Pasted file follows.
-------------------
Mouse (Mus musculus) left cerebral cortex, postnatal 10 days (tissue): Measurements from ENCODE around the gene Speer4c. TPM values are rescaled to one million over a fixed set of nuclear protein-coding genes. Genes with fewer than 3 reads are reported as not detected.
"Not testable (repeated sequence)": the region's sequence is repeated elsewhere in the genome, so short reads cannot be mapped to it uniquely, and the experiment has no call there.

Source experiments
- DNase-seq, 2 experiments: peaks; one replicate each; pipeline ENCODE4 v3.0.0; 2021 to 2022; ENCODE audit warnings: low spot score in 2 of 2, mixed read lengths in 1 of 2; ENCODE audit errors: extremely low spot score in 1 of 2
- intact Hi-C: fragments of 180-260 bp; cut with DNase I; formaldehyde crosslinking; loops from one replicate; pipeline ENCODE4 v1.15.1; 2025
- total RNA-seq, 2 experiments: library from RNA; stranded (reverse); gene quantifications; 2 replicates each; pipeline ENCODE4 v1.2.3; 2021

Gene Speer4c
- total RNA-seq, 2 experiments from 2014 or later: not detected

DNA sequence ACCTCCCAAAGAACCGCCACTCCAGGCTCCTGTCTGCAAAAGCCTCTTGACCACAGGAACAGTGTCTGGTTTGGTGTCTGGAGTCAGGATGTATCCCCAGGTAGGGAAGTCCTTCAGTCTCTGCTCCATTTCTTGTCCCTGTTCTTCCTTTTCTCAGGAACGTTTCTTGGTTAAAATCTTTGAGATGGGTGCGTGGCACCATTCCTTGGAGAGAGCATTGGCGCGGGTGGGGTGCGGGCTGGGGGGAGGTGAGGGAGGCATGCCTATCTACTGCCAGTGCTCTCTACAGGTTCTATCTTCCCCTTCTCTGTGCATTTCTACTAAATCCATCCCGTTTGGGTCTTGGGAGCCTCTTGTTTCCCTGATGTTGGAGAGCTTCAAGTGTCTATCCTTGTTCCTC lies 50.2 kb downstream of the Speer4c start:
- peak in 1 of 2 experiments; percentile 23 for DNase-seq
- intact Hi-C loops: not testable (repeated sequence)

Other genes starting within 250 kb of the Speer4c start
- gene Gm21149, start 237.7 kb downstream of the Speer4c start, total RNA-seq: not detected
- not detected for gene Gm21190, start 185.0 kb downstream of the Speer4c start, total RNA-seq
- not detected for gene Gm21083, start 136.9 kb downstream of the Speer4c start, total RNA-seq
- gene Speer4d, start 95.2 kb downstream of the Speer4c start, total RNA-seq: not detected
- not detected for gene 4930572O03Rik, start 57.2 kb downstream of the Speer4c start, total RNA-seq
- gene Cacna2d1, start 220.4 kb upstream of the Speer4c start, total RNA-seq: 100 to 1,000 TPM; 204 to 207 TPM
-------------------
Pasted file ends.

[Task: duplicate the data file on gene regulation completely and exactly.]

Mouse (Mus musculus) left cerebral cortex, postnatal 10 days (tissue): Measurements from ENCODE around the gene Speer4c. TPM values are rescaled to one million over a fixed set of nuclear protein-coding genes. Genes with fewer than 3 reads are reported as not detected.
"Not testable (repeated sequence)": the region's sequence is repeated elsewhere in the genome, so short reads cannot be mapped to it uniquely, and the experiment has no call there.

Source experiments
- DNase-seq, 2 experiments: peaks; one replicate each; pipeline ENCODE4 v3.0.0; 2021 to 2022; ENCODE audit warnings: low spot score in 2 of 2, mixed read lengths in 1 of 2; ENCODE audit errors: extremely low spot score in 1 of 2
- intact Hi-C: fragments of 180-260 bp; cut with DNase I; formaldehyde crosslinking; loops from one replicate; pipeline ENCODE4 v1.15.1; 2025
- total RNA-seq, 2 experiments: library from RNA; stranded (reverse); gene quantifications; 2 replicates each; pipeline ENCODE4 v1.2.3; 2021

Gene Speer4c
- total RNA-seq, 2 experiments from 2014 or later: not detected

DNA sequence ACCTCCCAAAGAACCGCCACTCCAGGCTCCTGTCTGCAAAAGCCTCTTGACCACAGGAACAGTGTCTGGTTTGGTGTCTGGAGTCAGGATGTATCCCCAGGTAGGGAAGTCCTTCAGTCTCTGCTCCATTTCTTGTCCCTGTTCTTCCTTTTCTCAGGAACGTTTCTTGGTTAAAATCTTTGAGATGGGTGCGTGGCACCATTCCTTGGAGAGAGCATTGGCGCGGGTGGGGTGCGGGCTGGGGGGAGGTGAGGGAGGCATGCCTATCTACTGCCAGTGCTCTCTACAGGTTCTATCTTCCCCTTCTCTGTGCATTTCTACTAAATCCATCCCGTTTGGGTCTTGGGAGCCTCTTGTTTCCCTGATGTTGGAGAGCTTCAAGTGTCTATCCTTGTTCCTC lies 50.2 kb downstream of the Speer4c start:
- peak in 1 of 2 experiments; percentile 23 for DNase-seq
- intact Hi-C loops: not testable (repeated sequence)

Other genes starting within 250 kb of the Speer4c start
- gene Gm21149, start 237.7 kb downstream of the Speer4c start, total RNA-seq: not detected
- not detected for gene Gm21190, start 185.0 kb downstream of the Speer4c start, total RNA-seq
- not detected for gene Gm21083, start 136.9 kb downstream of the Speer4c start, total RNA-seq
- gene Speer4d, start 95.2 kb downstream of the Speer4c start, total RNA-seq: not detected
- not detected for gene 4930572O03Rik, start 57.2 kb downstream of the Speer4c start, total RNA-seq
- gene Cacna2d1, start 220.4 kb upstream of the Speer4c start, total RNA-seq: 100 to 1,000 TPM; 204 to 207 TPM